Northwest Airlink Flight 5719

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Northwest Airlink Flight 5719
A BAe Jetstream 31 similar to the accident aircraft
Accident summary
Date 1 December 1993
Site Hibbing, Minnesota
47°25′21″N 92°53′59″W / 47.42250°N 92.89972°W / 47.42250; -92.89972Coordinates: 47°25′21″N 92°53′59″W / 47.42250°N 92.89972°W / 47.42250; -92.89972
Passengers 16
Crew 2
Fatalities 18
Survivors 0
Aircraft type Jetstream 31
Operator Northwest Airlink
Registration N334PX
Flight origin Minneapolis-Saint Paul International Airport
Destination Chisholm-Hibbing Airport

Northwest Airlink Flight 5719 was a flight from Minneapolis-Saint Paul International Airport to International Falls Airport in International Falls, Minnesota with a scheduled intermediate stop at Chisholm-Hibbing Airport in Hibbing, Minnesota. On December 1, 1993, a Jetstream 31 operated by Express II as Northwest Airlink crashed into two ridges just east of Hibbing, killing all sixteen passengers and the two pilots aboard.[1]

Flight[edit]

Flight 5719 took off over 40 minutes late from Minneapolis-St. Paul. This was due to a late arrival and the replacement of landing light bulbs in Minneapolis-St. Paul. The aircraft was further delayed when it was deemed overweight for departure, causing one passenger to be removed from the aircraft.[2]

Until just moments before the crash, Flight 5719 was uneventful. No distress signal was ever sent.[3]

Flight 5719 was cleared for a landing on runway 31 at Hibbing, but the flight crew requested an approach to runway 13 instead because there was a tailwind on the approach to runway 31 and 31 was covered with precipitation. The flight crew initiated the approach procedure by joining the HIB 20 DME arc from the HIB VOR and intercepting the localizer at 8000 feet MSL.This delayed the start of the descent and thus required an excessive rate of descent. The aircraft descended at 2250 ft/min and was 1200 feet above the minimum altitude when overhead the KINNY final approach fix.[jargon] The aircraft continued its descent through the 2040 feet step down altitude.[jargon] The aircraft struck the top of a tree, continued for 634 feet, and then struck a group of aspen trees. Finally, the plane collided with two ridges and came to rest inverted and lying on its right side.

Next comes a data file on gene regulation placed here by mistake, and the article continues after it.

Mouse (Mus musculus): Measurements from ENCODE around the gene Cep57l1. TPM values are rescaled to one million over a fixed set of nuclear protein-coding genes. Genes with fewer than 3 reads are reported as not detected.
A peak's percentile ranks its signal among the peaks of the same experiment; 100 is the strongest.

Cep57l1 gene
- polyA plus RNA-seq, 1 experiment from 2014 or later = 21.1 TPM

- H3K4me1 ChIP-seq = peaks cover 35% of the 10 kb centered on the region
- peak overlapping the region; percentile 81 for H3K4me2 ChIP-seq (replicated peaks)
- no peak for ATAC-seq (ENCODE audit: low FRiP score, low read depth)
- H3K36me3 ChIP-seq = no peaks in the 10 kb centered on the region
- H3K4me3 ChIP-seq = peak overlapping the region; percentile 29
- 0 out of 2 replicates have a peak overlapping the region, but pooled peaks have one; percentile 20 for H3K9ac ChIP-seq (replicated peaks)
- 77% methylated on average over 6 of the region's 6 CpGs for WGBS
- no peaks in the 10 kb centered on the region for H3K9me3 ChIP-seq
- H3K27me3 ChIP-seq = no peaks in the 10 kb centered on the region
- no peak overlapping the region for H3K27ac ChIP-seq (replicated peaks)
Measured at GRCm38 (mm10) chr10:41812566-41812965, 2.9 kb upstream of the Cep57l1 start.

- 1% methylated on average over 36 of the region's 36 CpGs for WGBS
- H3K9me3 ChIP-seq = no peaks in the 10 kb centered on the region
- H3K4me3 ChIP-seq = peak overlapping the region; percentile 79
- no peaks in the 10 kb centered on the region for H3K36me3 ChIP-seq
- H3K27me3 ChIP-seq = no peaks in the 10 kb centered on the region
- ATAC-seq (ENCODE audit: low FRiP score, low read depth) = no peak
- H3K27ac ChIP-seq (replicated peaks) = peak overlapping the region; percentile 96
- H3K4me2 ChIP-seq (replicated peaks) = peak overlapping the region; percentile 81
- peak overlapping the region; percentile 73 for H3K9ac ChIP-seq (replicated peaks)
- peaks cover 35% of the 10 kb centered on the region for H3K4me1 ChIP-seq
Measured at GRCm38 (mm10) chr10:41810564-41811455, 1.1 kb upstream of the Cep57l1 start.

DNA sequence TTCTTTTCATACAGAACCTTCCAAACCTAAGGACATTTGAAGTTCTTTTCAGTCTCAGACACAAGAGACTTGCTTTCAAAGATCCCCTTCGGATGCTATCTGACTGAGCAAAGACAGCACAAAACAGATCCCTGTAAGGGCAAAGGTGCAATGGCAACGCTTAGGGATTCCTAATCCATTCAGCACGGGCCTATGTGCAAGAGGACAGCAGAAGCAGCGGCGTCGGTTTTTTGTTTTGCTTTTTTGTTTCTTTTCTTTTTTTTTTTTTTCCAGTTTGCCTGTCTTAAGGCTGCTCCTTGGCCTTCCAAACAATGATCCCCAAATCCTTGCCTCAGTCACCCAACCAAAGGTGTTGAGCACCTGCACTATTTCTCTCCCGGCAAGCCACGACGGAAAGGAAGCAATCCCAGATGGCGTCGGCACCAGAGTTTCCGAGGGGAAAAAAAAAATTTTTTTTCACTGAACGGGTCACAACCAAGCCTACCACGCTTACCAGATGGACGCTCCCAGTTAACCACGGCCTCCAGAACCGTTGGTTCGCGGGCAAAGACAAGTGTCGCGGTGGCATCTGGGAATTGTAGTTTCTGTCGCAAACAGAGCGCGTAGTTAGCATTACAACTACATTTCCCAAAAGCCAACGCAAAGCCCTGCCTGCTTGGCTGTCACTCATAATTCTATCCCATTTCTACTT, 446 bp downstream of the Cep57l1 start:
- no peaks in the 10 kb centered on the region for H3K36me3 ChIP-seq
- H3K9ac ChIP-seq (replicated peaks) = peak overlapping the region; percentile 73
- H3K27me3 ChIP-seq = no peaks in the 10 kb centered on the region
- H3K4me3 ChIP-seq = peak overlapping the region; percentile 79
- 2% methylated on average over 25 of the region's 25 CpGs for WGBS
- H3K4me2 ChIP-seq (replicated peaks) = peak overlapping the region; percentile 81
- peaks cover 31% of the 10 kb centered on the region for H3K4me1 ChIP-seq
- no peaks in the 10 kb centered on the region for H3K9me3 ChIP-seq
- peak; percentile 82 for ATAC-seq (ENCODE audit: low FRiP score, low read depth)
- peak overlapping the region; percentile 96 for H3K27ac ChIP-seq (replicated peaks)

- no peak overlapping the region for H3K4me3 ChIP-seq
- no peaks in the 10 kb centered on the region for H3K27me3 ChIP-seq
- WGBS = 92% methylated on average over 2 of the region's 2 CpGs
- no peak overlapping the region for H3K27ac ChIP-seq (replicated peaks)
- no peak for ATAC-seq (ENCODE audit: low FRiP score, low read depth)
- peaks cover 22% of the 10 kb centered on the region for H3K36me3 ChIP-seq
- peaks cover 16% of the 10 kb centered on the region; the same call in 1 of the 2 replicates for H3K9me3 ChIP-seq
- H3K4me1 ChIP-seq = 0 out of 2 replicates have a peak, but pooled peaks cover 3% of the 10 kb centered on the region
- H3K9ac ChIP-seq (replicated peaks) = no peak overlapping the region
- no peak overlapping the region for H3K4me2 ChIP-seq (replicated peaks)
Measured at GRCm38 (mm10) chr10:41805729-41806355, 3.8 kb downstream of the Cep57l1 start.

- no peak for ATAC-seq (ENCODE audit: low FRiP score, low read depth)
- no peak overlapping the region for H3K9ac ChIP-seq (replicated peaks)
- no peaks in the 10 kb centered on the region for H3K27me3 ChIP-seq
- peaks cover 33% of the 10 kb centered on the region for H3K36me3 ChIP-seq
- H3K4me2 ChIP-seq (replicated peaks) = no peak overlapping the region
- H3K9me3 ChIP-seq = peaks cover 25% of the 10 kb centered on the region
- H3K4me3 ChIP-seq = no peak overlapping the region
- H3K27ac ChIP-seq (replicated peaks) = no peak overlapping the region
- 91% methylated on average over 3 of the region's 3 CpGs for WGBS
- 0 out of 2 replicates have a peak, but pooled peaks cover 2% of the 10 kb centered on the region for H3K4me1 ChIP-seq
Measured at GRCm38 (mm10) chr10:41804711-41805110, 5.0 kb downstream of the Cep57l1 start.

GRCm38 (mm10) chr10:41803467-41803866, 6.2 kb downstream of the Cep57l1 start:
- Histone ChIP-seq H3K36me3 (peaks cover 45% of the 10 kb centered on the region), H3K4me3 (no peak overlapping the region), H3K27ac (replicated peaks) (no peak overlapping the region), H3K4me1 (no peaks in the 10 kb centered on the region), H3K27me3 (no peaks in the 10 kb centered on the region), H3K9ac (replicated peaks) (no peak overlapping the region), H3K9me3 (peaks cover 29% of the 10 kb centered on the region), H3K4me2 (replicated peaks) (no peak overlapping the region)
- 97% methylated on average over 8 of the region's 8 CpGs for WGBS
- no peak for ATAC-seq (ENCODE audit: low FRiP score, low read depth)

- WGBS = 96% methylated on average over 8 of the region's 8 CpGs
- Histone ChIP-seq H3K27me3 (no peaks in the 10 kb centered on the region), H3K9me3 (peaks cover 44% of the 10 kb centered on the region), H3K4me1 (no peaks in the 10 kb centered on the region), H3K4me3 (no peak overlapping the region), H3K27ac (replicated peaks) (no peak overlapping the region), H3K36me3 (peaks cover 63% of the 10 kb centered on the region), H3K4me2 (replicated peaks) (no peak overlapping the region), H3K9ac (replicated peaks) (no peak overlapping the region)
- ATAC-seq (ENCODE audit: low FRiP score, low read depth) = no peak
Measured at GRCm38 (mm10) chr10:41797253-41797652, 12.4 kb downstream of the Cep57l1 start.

Investigation[edit]

At first, icing was considered as a possible cause of the crash.[4]

During the NTSB's investigation, it was learned that Captain Marvin Falitz had failed three semiannual proficiency checks over the last five years preceding the accident. Falitz was said to have a reputation for following company procedures and being meticulous with flight check lists but three first officers accused him of being deliberately rough on the flight controls. A chief pilot described Falitz as competent but intimidating and provocative with colleagues.[5] Falitz was accused of once slapping a co-pilot's headphones in anger.[6]

The probable cause for the crash of Northwest Airlink Flight 5719 was determined to be "The captain's actions that led to a breakdown in crew coordination and the loss of altitude awareness by the flight crew during an unstabilized approach in night instrument meteorological conditions. Contributing to the accident were: the failure of the company management to adequately address the previously identified deficiencies in airmanship and crew resource management of the captain; the failure of the company to identify and correct a widespread, unapproved practice during instrument approach procedures; and the Federal Aviation Administration's inadequate surveillance and oversight of the air carrier."[7]

References[edit]

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